We when got back to town, it was time for Dylan’s nap so I took this opportunity to do a little trail running and ran up the Mount Roberts trail to the top of the tram. It was only about a 2.5 mile run to the top but it took me 30 minutes. It seems so many of the trees in Alaska have their roots above ground so trail running can require a little more focus. They say you can ride the tram down since they don’t check tickets at the top but I decided to run back down just as it started to rain.
In the afternoon, Nicole and Dylan took the tram and then we walked through downtown and past the capital and the governor’s house. Some Alaskans have tried to move the capital out of Juneau but many fear the city will be ruined if they lose the capital.
In keeping with the theme, we had no plans when we got off the boat in Skagway. The town is tiny with only a few hundred people living there in the winter months. We heard one of the only things to do is the train ride to White Pass Summit and so we thought the train sounded new and different. Let’s do that. It was a 3 hour train ride where we followed one of the original routes towards the Yukon. The ride went up for the first 90 minutes, then we flipped our seat around and the engine connected to the other end of the cars and we went right back down the same way. As we sat there looking out at some fairly harsh terrain, we started to realize just how difficult the conditions many of those people had to endure when chasing their dreams of striking it rich during the gold rush.
After Skagway, we cruised all night and by the next morning we were floating into Glacier Bay. Here we saw a number of whales and even spotted a bear roaming the shore. Also, lots of icebergs floating in the water, some rather large and often drifting only feet from the ship. I had to wonder what size iceberg sunk the Titanic and if we were in any danger. When we reached one of the largest glaciers, the ship turned off all the engines and we just floated a few hundred yards from the glacier and could hear the sounds of the ice cracking and huge chunks of ice falling into the ocean. Then it was off to College Fjords before the cruised reached its final destination in Seward, AK.
My brother Scott and his wife and their 4 kids picked us up in Seward in an RV and took us to Anchorage, where they live. We stopped for lunch at Kenai Lake and spent some time hanging out at their place. The drive from Seward to Anchorage couldn’t have been better. Blue skies with puffs of white clouds. Green valleys with snowy peaks.
One of the things about Alaska in June is that at 11 PM, the sun is still out and it feels like 6 PM and time to go out for a little run. So I headed out to Earthquake Park along Northern Lights Road and then ran along the Coastal Trail to Kincaid Park and then back to the hotel. What I thought would be about an 8 mile run somehow turned into a 17 mile midnight moose encounter.
I didn’t make it back to the hotel until almost 1 AM, just as it was starting to get dark. Trying to sleep meant all the curtains had to be shut tight so we would think it wasn’t late afternoon. With the sun still out, it felt like there was more time left in the day. You are walking around and you feel like it is around 7 PM and look at your watch and realize it is 10:30 PM. That can’t be right. But it is. It’s 10:30 PM and people are out walking, kids are riding their bikes. I wonder if there is just a natural case of insomnia in the summer. It might be a good idea if you need to dedicate a lot of time and focus to a project for a few months, work out of a hotel in Alaska and you could probably put in some very long days. Just make sure to pack that mosquito repellent.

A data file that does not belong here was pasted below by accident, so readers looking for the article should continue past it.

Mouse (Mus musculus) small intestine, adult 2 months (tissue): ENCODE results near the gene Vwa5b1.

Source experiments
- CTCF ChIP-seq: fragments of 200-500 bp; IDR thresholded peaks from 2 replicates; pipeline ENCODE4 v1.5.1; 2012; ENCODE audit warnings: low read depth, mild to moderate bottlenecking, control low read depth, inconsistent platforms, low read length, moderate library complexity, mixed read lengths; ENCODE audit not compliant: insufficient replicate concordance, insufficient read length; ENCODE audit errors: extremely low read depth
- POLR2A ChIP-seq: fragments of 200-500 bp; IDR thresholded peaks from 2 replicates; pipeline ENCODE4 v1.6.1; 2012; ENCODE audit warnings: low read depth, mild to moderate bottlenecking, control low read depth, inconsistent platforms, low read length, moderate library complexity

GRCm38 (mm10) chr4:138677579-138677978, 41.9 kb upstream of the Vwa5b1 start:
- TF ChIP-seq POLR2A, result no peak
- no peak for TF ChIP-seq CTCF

The next morning, Scott picked us up and dropped us off at the downtown train depot and we took the Denali Star, about a 7 hour train ride to Denali. We opted to book the train on our own instead of with the cruise ship. This was a good call. Not only was it less money but the cruise ship cars were packed while the Alaskan Railroad cars had lots of extra room and we could go up to the viewing deck as often as we wanted. Other than incredible scenery and wildlife, there’s not much in Denali besides some hotels, a general store, some supply stores and some restaurants. If you go, try to bring some food with you.
In Denali, we got up early on Tuesday and joined a bus full of other adventure seekers and took the Wonder Lake 12 hour bus ride provided by Denali National Park. We spent most of the day, from 6:45 AM until almost 7 PM, riding a converted green school bus 65 miles into the park on a gravel road that took us to Wonder Lake, one of the best spots to see Mt. McKinley on a good day. On average, you can see the mountain only 1 in 3 days. Unfortunately, the clouds and rain didn’t help us on this day but we did see a lot of wildlife throughout the day. If you see something, you just shout out: “STOP! Bear at 3 o’clock.” Hopefully, it’s not just a big brown bush moving in the wind. We saw bears, caribou, Dall sheep, coyotes, a wolf, foxes, rabbits. Dylan handled the bus ride perfectly and again made lots of new friends on the bus. The very friendly couple sitting behind and heading to the North Pole after Denali promised to send Dylan a postcard from Santa when they get there.
The next day meant one final 7 hour train ride back to Anchorage, spending the evening with Scott and his family before catching a red-eye home and then a full day at work.
If you still have a few minutes, put some popcorn in the microwave, sit back and take a journey to Alaska with my slide show of some of the pictures from our trip.